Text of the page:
3 Min Read

Looking across the landscape of evangelicalism, the most common misperception and criticism of Reformed theology is that it is incompatible with a high commitment to evangelism and missions. Even the slightest theological understanding and historical perspective should prevent such confusion, but the revivalistic bent of twentieth century evangelicalism created a disastrous impression that retains cultural potency even today.

None of this would surprise Charles Haddon Spurgeon. Throughout his illustrious and culture-shaping ministry as pastor of London’s Metropolitan Tabernacle, Spurgeon faced the need to defend evangelical truth and to define evangelical Calvinism over against both misperceptions and misconstruals.

Spurgeon was always most powerful in his pulpit. On February 7, 1864, Spurgeon delivered a message on Exodus 33:19 titled, “Election No Discouragement to Seeking Souls.” This message became something of a touchstone for Spurgeon’s ministry—representing a classic statement of his evangelical commitment to Reformed theology and of his passion for conversions.

In this sermon, Spurgeon responded to those who claimed that the doctrine of election betrayed a vision of a harsh and unloving God. “God is good, infinitely good in His nature,” Spurgeon insisted.

God is love; He willeth not the death of any, but had rather that all should come to repentance. . . . Our friends very properly insist upon it that God is good to all, and His tender mercies are over all His work; that God is merciful and gracious, slow to anger, and plenteous in mercy; let me assure them that we shall never quarrel on these points, for we also rejoice in the same facts.

Spurgeon refused to see or to acknowledge a conflict between God’s omnipotent will and His love.

There is not the slightest shadow of a conflict between God’s sovereignty and God’s goodness. He may be sovereign, and yet it may be absolutely certain that He will always act in the way of goodness and love. . . . If the sons of sorrow fetch any comfort from the goodness of God, the doctrine of election will never stand in their way.

The doctrine of election should not cause troubled souls to doubt the goodness of God, Spurgeon insisted, but to doubt their own confidence apart from the work of Christ.

Let such remember that God is just as well as good, and that He will by no means spare the guilty, except through the great atonement of His Son, Jesus Christ. The doctrine of election . . . does come in, and breaks the neck, once for all, of all this false and groundless confidence in the unconvenanted mercy of God.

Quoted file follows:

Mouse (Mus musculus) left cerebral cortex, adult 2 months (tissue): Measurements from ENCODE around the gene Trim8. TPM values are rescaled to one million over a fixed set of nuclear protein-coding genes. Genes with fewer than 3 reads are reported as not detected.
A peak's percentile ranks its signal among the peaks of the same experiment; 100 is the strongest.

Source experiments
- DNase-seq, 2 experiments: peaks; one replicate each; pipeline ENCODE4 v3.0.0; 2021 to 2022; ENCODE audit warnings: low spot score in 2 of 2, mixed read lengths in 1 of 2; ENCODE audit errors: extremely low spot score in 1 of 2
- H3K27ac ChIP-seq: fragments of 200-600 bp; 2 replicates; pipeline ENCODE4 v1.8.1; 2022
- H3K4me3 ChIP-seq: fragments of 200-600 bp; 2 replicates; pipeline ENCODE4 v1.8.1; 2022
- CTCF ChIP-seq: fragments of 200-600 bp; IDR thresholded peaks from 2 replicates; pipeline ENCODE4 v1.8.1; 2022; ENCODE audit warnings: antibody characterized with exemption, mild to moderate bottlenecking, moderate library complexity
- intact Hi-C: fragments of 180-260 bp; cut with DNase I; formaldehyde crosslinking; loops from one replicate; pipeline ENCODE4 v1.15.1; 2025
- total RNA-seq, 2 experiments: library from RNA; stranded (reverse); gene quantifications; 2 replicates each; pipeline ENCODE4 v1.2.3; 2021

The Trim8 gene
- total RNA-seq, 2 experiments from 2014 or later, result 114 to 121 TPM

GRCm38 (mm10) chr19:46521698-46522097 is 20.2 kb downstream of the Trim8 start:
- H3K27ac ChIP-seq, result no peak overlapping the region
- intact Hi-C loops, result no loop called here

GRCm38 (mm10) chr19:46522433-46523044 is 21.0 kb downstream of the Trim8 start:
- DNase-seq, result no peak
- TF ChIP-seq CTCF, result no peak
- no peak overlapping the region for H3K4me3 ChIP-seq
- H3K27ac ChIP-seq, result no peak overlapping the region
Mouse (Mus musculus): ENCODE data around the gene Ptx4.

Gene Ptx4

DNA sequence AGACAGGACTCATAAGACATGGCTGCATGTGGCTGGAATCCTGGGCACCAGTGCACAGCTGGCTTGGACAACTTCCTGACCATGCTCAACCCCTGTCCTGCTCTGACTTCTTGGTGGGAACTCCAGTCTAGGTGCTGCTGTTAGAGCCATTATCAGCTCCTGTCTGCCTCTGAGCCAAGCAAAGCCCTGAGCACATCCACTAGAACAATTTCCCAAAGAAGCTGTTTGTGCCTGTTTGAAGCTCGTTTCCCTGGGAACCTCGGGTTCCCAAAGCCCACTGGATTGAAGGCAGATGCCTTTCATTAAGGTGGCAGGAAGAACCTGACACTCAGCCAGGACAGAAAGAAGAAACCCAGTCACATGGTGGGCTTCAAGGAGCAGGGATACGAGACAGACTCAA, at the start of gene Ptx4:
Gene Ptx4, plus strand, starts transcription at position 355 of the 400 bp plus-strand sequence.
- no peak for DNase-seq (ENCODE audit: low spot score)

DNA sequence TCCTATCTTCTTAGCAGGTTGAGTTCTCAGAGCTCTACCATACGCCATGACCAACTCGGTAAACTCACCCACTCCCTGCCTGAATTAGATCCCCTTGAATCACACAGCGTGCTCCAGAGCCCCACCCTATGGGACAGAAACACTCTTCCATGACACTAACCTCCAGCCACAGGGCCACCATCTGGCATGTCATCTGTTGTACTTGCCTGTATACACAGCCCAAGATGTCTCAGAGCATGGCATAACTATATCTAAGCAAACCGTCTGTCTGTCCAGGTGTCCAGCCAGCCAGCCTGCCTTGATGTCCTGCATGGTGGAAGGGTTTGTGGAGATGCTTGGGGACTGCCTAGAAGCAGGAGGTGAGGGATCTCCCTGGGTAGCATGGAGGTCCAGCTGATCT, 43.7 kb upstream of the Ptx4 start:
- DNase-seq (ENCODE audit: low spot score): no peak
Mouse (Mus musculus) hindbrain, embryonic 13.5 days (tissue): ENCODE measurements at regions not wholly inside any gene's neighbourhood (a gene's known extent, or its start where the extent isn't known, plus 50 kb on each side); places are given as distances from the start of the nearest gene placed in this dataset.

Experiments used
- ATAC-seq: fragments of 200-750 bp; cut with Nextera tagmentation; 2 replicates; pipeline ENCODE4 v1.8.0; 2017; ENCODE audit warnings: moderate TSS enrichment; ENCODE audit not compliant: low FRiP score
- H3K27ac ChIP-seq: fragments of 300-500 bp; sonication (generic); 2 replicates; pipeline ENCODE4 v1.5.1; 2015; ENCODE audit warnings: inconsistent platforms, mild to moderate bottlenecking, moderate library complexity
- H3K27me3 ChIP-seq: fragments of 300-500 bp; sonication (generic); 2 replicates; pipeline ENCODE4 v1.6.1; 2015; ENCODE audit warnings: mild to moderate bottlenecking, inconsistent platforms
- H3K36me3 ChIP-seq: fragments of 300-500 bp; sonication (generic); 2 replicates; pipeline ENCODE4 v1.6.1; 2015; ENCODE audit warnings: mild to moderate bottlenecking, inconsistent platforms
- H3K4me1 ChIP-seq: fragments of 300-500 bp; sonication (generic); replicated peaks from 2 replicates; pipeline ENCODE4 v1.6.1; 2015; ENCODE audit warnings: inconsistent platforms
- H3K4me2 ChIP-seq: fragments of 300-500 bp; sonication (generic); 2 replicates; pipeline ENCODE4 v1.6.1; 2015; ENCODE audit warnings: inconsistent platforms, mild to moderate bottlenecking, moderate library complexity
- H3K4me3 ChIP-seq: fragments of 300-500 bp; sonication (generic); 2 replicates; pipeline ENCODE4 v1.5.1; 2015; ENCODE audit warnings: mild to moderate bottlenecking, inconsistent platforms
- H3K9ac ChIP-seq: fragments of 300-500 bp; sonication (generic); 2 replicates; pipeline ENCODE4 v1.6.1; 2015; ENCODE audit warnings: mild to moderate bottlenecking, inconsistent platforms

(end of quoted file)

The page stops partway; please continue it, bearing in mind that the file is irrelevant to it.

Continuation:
The doctrine of election simultaneously affirms the glory of God and the helplessness of sinners, Spurgeon explained. Human pride falls dead at the foot of the cross, he believed, and nothing made this so clear as the Reformed doctrine of election.

Spurgeon simply pointed to the legacy of the modern missionary movement, driven by men such as Andrew Fuller and William Carey, whose missionary vision was deeply grounded in Reformed theology.

Spurgeon’s ministry was intensely evangelistic, with the proclamation of the Gospel at the very center of his preaching and with thousands of faithful church members distributed throughout the world as evangelists, missionaries, and witnesses. As Iain H. Murray argues, “It was Spurgeon’s own persuasion of the love of Christ for the souls of men that lies at the heart of his weekly evangelistic preaching in London for thirty-seven years.”

Spurgeon was a deeply honest man, and he also confronted those who considered themselves to be committed to Reformed theology, but were opposed to evangelism. He preached faith as a duty, and called for persons to believe in Christ. Without apology, he stared down those, who by their denial of God’s saving purpose, brought Reformed theology into disrepute.

The charge of diminished evangelistic passion and missionary commitment emerged over the last two hundred years as evangelical theology was itself in foment. Spurgeon simply pointed to the legacy of the modern missionary movement, driven by men such as Andrew Fuller and William Carey, whose missionary vision was deeply grounded in Reformed theology.

In our day, John Piper has helped a new generation to understand how Reformed convictions produce a profoundly compelling missionary vision. The doctrine of election points to the glory of God, and the glory of God is demonstrated in the gladness of peoples who have come to know Christ as savior.

As Piper explains:

A heart for the glory of God and a heart of mercy for the nations make a Christ-like missionary. These must be kept together. If we have no zeal for the glory of God, our mercy becomes superficial, man-centered human improvement with no eternal significance. And if our zeal for the glory of God is not a reveling in His mercy, then our so-called zeal, in spite of all its protests, is out of touch with God and hypocritical.

Remember these witnesses the next time you hear that Reformed theology leads to a lessening of evangelistic commitment. Those who know that God saves and the purpose for which He saves, should be the most eager and faithful witnesses to see others come to faith in the Lord Jesus Christ. Uncommitted to evangelism? That is what Reformed theology is not.